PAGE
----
And yet, in our daily lives, we too act as actors do, because life is one big fat lie because truth is relative and so hard to swallow and dole out consistently when it does not always conform with what others erroneously expect of you.
The night before my swanky affair The New York Times Magazine published its lead article “The New Science of Lying.” A few excepts underline my point:
Each day we walk a fine line between deception and discretion. “Everybody lies, ”Mark Twain wrote, “every day; every hour; awake; asleep; in his dreams; in his joy; in his mourning.”I, of course, am as human as everyone else and thus proved to be no exception to this wayward course of realizing our identities and so-called worth. For when I arrived home a little after one AM after the evening at the Waldorf, I too decided to indulge in a bit of acting, lying of sorts and plain old narcissistic Vanity Fare.
First there are lies of omission. You go out to dinner with your sister and her handsome new boyfriend, and you find him obnoxious. When you and your sister discuss the evening later, isn’t it a lie for you to talk about the restaurant and not about the boyfriend? What if you talk about his good looks and not about his offensive personality?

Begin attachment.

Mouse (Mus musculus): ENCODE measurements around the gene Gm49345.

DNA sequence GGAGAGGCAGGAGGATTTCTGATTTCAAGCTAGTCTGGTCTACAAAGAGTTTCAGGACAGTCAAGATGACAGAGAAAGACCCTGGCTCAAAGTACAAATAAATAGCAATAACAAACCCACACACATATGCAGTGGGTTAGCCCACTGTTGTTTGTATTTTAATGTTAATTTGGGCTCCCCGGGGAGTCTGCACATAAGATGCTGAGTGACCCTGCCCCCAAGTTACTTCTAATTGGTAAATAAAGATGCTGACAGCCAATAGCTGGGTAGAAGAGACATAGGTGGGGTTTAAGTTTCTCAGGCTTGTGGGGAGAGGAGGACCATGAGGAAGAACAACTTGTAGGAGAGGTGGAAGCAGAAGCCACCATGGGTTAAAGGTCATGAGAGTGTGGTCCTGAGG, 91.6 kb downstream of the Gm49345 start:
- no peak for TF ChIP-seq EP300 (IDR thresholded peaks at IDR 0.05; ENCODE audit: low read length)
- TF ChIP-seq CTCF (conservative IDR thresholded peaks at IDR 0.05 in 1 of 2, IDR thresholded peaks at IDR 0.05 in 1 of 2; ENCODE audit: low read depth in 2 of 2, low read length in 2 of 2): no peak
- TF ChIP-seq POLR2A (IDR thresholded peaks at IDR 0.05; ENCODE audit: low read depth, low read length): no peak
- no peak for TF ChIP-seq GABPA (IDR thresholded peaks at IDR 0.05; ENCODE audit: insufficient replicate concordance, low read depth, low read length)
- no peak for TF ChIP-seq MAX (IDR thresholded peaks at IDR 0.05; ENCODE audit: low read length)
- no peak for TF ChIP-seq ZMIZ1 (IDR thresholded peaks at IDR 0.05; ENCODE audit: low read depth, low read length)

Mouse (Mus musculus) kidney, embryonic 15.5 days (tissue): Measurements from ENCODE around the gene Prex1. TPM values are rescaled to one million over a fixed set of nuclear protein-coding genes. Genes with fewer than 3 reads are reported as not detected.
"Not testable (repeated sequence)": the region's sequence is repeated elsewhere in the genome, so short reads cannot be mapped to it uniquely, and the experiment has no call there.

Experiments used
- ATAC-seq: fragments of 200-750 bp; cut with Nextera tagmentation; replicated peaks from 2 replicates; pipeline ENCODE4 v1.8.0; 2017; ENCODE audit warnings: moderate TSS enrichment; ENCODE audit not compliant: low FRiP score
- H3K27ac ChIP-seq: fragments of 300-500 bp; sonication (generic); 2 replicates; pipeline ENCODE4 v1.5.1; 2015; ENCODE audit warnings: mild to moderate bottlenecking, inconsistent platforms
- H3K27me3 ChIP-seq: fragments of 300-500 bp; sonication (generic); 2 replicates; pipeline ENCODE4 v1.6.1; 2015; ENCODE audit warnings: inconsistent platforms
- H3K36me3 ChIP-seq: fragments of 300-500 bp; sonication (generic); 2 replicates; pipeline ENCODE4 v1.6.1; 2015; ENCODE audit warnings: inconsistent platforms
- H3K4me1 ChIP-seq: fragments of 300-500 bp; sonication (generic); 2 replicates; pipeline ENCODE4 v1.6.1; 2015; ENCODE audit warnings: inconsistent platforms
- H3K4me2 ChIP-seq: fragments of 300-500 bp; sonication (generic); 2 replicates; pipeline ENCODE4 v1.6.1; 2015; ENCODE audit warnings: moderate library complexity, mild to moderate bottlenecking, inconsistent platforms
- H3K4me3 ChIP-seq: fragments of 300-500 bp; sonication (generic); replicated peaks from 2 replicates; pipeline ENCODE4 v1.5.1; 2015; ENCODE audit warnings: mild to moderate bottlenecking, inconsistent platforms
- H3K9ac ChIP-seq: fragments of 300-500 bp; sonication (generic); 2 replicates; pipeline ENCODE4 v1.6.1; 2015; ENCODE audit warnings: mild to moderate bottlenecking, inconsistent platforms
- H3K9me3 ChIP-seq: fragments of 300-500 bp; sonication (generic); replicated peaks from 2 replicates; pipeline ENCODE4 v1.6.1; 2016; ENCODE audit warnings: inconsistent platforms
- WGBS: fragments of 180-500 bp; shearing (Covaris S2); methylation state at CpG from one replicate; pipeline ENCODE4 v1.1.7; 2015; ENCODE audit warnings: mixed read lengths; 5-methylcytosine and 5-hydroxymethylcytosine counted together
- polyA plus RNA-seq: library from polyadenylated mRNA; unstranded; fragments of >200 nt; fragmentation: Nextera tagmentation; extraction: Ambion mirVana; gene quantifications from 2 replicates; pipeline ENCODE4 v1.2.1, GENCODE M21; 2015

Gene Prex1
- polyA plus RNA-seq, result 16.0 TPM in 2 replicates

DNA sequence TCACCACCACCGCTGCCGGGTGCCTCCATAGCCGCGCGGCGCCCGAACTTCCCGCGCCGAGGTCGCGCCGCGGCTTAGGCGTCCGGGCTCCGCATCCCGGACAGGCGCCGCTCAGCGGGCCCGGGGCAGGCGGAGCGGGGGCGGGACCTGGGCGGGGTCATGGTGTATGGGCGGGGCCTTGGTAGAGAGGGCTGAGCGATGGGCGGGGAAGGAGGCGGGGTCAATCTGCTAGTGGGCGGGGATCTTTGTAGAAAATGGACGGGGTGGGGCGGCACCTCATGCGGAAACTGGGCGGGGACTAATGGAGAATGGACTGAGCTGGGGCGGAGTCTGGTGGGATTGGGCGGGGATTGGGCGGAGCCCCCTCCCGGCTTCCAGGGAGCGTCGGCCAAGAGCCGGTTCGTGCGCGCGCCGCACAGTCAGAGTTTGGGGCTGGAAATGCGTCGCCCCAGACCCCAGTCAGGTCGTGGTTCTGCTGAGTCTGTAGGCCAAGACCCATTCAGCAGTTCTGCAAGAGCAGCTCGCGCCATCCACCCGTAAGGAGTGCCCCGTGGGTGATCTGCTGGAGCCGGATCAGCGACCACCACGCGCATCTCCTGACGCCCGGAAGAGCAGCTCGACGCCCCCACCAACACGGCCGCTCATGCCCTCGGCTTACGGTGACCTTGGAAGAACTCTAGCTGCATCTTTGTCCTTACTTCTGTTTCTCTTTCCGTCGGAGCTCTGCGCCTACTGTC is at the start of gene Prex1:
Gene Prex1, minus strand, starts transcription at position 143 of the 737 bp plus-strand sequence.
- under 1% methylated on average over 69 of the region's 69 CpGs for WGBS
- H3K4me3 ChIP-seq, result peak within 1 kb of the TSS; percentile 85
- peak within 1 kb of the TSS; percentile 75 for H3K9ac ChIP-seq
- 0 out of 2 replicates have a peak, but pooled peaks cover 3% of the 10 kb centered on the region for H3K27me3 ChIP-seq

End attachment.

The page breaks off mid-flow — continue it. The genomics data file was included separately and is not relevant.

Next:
Then there are the lies of commission, many of which are harmless, the lies that allow us to get along with one another. When you receive a gift you can’t use, or are invited to lunch with a co-worker you dislike, you’re likely to say, “Thank you, it’s perfect” or “I wish I could, but I have a dentist’s appointment,” rather than speak the harsher truth. These are the lies we teach our children to tell; we call them manners. Even our automatic response “Fine” to a neighbor’s equally automatic “How are you?” is often, when you get right down to it, a lie….
“Lying is just so ordinary, so much a part of our everyday lives and everyday conversations,” that we hardly notice it, said Bella De Paulo, a psychologist at the University of California, Santa Barbara. “And in many cases it would be difficult, challenging and stressful for people to tell the truth than to lie.”
Feeling a bit empty since I had not fully and duly exploited my sporting look by going out on the town, I spontaneously decided to take advantage of the pompous costume by taking a set of vanity shots (i.e. “self-portraits”): Vanity Fare.
“Do not read beauty magazines. They will only make you feel ugly.” ~ Mary Schmich